Sometimes bath additives such as bath bombs and even bubble bath can affect the body's pH balance. But as far as your skin is concerned, they are essentially no different from adding a splash of bath oil or salt into the water. Bath bombs can add oils to a bath and oils are moisturizing, says Amy Wechsler, a dermatologist in New York City. On the other hand, some of the ingredients can be irritating, especially fragrances and dyes.
Not to mention getting glitter from places that should never shine. However, bath bombs may not be completely safe. Bath bomb ingredients can irritate sensitive skin and cause redness, itching, or rash, and irritation can persist long after the tub is drained. In addition, bath bombs can affect a woman's vaginal pH balance.
The resulting changes in normal levels of bacteria can cause irritation or even infection. Down there? Are bath bombs safe to use? Depends on skin type and sensitivity, says Gretchen Frieling, board-certified dermatopathologist in Boston. In order for bath bombs to be so fragrant and colorful, ingredients are added that can cause itching or redness, says. And they may contain chemicals that alter the pH balance in the vagina, making a woman more susceptible to infections, she adds.
With many bath bombs for sensitive skin they only have three or fewer ingredients, such as baking soda, citric acid, Epsom salts and some essential oils. To check for possible irritation before use, you can do your own patch test at home by rubbing the bath bomb into an area of skin to see if it causes skin irritation with exposure. As a result, the dyes, fragrances and colored sparkles inside the bath bomb begin to be released into the water until they finally fade away. Especially since many bath bombs have dried herbs and flowers, which would normally be perfect for relaxing.
Whether you are looking for an inexpensive gift for yourself or a nice sock, this small bath bomb is a great choice. If you're feeling adventurous and haven't had irritation issues in the past, be sure to check the ingredients of your bath bomb and test it with patches before throwing it into the tub. Strictly speaking, you don't need to shower after a bath bomb, as all oils, fragrances and herbs won't hurt your skin. Bath bombs should be used as a treatment, at most, they should be used once or twice a week to avoid severe skin irritation.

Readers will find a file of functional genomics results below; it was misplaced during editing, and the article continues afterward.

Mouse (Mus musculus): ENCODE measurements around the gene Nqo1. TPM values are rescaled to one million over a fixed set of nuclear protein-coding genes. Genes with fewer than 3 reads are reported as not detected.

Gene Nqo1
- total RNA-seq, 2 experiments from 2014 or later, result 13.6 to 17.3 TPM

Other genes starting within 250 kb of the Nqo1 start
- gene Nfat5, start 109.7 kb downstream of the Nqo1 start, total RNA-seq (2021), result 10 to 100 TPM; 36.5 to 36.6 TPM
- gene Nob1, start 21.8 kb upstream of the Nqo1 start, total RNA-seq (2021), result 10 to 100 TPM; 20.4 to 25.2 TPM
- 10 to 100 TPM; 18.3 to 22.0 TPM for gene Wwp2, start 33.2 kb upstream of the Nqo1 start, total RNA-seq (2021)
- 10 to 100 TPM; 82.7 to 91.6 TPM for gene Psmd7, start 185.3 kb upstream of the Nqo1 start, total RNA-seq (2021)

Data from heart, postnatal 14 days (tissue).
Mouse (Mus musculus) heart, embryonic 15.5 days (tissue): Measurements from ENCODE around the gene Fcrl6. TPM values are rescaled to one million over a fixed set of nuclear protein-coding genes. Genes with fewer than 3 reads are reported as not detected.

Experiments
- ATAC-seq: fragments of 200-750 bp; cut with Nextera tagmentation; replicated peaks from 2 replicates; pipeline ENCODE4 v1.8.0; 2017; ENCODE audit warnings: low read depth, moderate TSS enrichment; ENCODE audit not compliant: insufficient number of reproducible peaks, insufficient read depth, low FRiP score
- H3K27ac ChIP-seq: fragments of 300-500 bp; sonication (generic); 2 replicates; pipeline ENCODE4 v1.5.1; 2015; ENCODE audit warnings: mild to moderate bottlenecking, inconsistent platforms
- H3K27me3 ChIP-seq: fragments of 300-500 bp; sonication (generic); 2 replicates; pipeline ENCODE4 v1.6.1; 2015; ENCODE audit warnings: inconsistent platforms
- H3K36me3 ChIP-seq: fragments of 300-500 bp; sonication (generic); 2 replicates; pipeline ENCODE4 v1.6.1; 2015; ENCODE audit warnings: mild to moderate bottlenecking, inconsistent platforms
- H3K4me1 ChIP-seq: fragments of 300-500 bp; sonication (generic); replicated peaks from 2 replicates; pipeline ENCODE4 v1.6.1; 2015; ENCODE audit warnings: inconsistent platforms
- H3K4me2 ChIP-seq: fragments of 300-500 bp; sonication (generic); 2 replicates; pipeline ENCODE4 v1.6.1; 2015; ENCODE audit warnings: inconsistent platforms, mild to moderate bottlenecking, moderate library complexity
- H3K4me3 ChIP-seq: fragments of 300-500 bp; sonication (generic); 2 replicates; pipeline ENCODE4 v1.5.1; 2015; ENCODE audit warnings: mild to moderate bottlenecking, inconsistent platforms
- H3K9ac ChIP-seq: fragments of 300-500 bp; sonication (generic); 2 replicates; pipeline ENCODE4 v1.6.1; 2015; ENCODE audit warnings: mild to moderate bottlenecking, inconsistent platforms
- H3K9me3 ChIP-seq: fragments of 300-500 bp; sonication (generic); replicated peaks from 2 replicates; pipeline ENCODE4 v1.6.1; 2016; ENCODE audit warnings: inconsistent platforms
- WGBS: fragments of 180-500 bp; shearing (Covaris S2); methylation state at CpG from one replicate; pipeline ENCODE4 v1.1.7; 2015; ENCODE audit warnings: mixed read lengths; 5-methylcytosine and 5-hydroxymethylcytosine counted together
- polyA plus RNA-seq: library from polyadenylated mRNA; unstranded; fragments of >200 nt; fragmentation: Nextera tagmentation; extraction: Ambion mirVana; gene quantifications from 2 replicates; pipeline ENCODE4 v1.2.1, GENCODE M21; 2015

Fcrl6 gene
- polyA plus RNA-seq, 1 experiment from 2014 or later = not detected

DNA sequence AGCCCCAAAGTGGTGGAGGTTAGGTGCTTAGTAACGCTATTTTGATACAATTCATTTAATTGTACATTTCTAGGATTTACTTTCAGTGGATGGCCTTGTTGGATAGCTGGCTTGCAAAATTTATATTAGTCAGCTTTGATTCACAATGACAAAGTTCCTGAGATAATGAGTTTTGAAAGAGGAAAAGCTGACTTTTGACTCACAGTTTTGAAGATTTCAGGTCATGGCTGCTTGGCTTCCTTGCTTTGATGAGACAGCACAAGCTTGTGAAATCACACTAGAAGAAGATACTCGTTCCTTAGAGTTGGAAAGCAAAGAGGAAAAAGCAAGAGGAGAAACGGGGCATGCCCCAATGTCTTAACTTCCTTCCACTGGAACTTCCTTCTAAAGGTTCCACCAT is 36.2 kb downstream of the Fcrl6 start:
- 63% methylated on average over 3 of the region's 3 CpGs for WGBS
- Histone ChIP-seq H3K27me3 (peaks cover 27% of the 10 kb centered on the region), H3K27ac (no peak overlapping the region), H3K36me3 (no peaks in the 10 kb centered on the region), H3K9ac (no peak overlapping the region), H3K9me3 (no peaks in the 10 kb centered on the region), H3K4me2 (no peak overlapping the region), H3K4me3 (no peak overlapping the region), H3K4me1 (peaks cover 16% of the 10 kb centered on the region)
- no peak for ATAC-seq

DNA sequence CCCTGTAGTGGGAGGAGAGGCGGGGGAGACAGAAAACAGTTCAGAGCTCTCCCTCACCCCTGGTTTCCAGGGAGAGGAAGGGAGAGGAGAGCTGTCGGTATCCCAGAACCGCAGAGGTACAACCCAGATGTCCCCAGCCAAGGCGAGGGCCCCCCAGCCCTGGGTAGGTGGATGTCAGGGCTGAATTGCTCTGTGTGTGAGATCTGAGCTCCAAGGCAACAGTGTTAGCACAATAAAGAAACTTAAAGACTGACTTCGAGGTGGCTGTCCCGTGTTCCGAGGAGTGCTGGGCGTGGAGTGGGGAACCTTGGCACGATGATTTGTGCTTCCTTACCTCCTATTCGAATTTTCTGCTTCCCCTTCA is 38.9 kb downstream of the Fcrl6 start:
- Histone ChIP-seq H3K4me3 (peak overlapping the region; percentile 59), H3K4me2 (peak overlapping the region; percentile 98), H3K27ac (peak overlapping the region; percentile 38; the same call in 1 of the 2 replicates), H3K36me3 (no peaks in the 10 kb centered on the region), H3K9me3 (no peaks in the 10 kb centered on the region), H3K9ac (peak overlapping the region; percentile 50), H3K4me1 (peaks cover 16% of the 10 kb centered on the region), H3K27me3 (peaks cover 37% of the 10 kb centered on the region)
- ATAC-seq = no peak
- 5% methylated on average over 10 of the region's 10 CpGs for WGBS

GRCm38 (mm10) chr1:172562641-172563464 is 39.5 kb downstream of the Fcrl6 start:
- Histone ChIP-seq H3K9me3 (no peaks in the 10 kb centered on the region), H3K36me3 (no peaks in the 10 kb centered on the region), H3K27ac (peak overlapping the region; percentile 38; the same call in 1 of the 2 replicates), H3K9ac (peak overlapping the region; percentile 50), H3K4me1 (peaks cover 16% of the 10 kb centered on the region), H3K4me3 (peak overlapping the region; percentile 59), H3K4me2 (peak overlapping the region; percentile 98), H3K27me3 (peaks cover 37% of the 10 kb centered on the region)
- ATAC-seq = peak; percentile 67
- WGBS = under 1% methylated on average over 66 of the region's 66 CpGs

Most bath bombs contain a combination of baking soda and citric acid, which neutralize each other when mixed with water. This organic bath bomb is made with essential oils and plant-based dyes and, as a bonus, has no added fragrance. To make your search easier, we have compiled some of the best bath bombs for your skin and for relaxing. This bath bomb contains seven ingredients, none of which are on Frieling's list of potential irritants.
Before you dive into a luxurious bubble bath, check the ingredient label to make sure the bath bomb is irritant-free, says Frieling. Usually, when using bath bombs, people use them specifically as a gift, not only because they can be expensive, but because they then clean a lot. In addition to this, many bath bombs also include dyes and glitter, which can further aggravate the skin and be difficult to remove. Made in a variety of shapes, from spinning balls to adorable animals, bath bombs are tough blends of fragrances, dyes, and other substances that fizz when dropped into water.